Convergence Profile: David “Doddy” Marsh

Doddy Marsh (Postdoctoral Fellow, Perimeter Institute) completed his PhD at the University of Oxford.


PI: Scientific discoveries often happen where two or more fields intersect. What is your favourite scientific intersection, and why?
DM: I work at the intersection between cosmology and fundamental physics. The biggest clues we have about physics beyond the standard model come from cosmology: the dominance of matter over anti-matter, the existence of dark matter, the small (but non-zero) value of the cosmological constant, the initial conditions of the universe. All these things are likely resolved by physics on small length scales, but all our evidence comes from physics on huge length scales. 
PI: Breakthroughs often happen at the broken places. What's the most exciting broken place for you?
DM: Dark matter, because it is a tractable problem with a real possibility for discovery. Some problems of physics, like quantum gravity, are tied to energy levels or time scales inaccessible to experiment. But dark matter is out there, and we know the energy scales in which we have to live . We see quite clear evidence for where it is – and where it isn't – and it's a problem that can be solved. That's exciting.
PI: What keeps you up at night, or gets you to work in the morning?
DM: The silliest little problems, not the big questions of physics. I don't lie awake worrying about whether we'll solve dark matter. What keeps me awake is muddling over some integral or change in variables – something that, in the morning, I'll just get down on paper and solve. That’s what brings me to work – knowing that, when I get there, I'll get into a problem, write a draft of a paper, and accomplish something. Also, the free coffee gets me to work in the morning.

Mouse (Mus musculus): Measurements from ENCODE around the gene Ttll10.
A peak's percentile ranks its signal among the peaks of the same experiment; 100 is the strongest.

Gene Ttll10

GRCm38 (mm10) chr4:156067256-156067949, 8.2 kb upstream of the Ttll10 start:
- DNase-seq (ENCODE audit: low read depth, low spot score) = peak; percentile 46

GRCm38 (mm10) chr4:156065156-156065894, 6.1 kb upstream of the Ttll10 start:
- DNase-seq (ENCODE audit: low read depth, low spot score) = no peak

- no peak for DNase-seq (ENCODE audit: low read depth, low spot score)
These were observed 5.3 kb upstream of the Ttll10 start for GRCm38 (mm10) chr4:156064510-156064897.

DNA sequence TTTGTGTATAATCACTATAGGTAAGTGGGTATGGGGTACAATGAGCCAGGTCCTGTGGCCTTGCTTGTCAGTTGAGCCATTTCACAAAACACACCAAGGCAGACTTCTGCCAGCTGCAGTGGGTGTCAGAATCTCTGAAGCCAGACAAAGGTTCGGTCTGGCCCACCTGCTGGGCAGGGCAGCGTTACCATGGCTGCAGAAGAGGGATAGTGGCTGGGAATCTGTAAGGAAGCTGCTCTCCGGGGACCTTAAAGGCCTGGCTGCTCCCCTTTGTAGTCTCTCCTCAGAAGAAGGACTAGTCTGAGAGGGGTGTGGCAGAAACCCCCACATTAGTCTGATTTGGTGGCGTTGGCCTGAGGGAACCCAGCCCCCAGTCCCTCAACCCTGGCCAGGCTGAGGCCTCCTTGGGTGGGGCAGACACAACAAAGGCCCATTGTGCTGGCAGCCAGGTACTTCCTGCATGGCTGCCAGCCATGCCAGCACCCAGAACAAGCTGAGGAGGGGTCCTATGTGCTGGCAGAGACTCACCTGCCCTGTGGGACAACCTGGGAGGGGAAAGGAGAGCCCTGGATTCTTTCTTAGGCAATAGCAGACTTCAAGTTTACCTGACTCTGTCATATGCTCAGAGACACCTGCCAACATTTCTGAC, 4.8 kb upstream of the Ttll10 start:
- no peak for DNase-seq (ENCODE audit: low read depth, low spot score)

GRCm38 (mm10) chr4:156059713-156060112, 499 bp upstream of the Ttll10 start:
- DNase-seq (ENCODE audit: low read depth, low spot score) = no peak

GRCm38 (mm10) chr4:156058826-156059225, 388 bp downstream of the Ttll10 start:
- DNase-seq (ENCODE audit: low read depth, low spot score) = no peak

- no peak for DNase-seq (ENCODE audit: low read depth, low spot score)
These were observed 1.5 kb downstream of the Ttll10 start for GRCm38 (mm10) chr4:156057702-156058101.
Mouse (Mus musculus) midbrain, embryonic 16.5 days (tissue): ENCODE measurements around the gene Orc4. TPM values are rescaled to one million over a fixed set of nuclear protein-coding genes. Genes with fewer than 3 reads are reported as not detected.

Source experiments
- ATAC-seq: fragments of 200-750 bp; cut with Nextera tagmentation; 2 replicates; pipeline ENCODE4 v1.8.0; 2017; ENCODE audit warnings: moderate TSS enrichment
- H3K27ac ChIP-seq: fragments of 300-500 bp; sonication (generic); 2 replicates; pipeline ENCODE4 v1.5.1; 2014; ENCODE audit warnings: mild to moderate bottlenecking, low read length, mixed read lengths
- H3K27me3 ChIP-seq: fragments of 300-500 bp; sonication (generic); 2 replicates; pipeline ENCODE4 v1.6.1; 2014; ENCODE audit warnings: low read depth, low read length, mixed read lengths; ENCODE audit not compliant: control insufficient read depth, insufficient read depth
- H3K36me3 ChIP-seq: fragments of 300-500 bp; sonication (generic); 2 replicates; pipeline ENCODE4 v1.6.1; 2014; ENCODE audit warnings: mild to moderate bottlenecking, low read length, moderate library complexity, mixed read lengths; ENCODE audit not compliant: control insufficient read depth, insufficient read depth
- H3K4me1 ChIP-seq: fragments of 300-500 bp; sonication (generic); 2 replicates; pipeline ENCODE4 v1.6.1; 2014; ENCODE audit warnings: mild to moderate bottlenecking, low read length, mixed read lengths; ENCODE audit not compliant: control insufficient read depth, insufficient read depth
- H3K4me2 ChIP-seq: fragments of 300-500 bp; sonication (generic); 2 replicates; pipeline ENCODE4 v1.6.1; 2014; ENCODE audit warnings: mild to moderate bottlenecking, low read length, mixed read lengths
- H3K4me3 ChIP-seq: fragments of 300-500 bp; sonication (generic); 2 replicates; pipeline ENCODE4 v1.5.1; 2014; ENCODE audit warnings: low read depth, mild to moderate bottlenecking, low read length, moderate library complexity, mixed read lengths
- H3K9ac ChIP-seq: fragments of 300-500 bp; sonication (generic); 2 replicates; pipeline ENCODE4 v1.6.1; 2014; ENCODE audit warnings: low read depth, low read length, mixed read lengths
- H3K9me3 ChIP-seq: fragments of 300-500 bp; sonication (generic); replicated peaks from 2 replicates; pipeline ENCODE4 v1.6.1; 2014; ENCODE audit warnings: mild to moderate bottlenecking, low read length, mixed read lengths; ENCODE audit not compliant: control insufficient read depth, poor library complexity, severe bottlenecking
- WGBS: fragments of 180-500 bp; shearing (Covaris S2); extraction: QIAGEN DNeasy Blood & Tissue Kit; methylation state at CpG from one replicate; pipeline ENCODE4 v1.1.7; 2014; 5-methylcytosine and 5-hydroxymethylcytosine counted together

PI: How do you recharge your batteries?
DM: Skateboarding! I use skateboarding as a way to wipe the blackboard clean. It is not a scientific activity – there aren't any rules or rigid structures like there are in physics. You can just go out and do it. You need quite a clear head to do physics, and skateboarding allows me to go out and clear my head. It's the way that physics and skateboarding are so different that allows them to fit together.
PI: "I am a physicist because..."
DM: ... I get to be my own boss! I get to chase interesting questions, be imaginative, and be playful with ideas. You do have to be rigourous, and it's not easy, but there’s also a lot of creativity involved. I love telling stories with data.